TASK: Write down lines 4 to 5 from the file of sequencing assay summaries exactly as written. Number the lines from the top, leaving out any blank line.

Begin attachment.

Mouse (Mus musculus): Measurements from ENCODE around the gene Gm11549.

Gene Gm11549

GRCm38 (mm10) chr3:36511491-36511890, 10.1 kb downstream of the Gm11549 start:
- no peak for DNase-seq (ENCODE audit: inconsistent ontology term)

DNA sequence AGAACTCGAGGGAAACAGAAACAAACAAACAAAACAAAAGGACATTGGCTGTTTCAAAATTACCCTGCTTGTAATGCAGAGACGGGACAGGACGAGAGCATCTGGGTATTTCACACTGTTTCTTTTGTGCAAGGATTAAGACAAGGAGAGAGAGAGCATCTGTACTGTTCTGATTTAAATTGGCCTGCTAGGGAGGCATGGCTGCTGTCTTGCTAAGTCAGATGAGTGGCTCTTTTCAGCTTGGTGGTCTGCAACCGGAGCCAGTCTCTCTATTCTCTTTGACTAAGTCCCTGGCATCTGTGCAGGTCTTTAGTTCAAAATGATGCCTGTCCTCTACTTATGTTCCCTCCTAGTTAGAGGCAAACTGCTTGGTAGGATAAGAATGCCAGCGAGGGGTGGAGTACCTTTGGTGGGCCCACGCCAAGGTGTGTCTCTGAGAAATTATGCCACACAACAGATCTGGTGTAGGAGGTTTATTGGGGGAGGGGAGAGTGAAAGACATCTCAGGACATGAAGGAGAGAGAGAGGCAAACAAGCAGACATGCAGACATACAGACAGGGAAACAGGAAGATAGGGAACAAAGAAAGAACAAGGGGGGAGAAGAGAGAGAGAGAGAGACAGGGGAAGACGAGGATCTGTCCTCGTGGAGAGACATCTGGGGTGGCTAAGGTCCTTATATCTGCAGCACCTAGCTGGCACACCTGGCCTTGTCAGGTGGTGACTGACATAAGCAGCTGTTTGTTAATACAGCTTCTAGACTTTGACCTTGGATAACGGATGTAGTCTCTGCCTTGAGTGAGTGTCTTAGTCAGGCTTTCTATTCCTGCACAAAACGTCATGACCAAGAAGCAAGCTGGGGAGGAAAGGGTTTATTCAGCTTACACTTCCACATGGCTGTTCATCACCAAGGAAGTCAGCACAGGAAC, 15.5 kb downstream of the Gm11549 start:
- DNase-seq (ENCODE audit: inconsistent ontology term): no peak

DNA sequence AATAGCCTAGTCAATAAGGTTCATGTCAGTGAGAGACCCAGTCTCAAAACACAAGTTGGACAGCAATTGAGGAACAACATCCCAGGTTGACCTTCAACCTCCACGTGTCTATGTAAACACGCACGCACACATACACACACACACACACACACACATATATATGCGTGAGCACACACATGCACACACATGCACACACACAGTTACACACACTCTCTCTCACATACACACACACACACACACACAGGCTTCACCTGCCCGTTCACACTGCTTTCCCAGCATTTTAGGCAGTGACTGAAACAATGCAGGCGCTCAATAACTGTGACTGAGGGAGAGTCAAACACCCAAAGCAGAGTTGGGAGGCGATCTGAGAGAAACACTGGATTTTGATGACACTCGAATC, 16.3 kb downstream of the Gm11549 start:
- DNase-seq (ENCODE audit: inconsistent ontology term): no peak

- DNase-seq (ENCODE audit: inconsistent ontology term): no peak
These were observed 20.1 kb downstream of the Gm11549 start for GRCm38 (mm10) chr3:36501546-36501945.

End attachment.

- no peak for DNase-seq (ENCODE audit: inconsistent ontology term)

DNA sequence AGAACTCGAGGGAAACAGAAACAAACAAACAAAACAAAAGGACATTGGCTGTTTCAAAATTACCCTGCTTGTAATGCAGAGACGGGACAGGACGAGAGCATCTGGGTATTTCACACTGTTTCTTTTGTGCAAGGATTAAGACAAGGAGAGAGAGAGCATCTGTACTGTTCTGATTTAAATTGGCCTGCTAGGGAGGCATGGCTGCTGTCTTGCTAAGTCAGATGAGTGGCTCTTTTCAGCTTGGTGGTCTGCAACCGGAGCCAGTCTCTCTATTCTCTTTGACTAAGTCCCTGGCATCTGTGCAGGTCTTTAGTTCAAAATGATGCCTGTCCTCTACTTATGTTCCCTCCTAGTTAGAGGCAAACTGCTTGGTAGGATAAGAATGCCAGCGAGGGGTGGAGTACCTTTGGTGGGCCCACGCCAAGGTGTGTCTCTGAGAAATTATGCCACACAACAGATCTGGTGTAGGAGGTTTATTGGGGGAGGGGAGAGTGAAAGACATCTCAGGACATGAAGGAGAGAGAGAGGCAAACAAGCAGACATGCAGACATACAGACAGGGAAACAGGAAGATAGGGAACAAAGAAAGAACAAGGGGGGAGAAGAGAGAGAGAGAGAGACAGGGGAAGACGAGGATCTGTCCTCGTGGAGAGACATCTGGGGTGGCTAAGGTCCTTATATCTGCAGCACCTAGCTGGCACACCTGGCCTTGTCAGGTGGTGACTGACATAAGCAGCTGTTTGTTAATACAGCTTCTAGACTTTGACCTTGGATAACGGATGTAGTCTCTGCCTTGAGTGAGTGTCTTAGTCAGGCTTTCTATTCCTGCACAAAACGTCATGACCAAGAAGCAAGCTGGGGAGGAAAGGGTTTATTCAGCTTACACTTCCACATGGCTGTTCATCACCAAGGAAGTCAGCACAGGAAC, 15.5 kb downstream of the Gm11549 start: